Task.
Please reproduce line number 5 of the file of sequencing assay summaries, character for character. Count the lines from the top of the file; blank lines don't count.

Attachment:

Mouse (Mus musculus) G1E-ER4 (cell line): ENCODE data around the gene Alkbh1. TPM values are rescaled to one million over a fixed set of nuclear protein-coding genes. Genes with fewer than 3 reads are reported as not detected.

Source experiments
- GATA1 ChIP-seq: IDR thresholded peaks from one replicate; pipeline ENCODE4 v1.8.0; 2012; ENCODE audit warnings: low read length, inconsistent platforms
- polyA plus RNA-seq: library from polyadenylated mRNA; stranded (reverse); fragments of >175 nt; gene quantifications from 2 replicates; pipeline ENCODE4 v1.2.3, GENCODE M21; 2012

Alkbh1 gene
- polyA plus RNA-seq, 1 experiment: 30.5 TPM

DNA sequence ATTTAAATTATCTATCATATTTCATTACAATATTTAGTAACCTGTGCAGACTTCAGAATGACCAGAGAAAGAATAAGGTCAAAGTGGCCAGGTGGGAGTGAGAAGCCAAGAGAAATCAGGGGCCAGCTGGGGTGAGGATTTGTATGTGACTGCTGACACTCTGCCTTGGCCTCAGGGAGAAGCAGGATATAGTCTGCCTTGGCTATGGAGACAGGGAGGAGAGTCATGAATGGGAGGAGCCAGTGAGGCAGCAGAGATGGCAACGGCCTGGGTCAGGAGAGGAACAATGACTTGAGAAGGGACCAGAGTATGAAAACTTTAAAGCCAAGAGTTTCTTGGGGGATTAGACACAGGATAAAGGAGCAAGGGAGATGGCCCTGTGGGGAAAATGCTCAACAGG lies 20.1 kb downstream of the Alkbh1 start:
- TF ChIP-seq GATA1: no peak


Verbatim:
Alkbh1 gene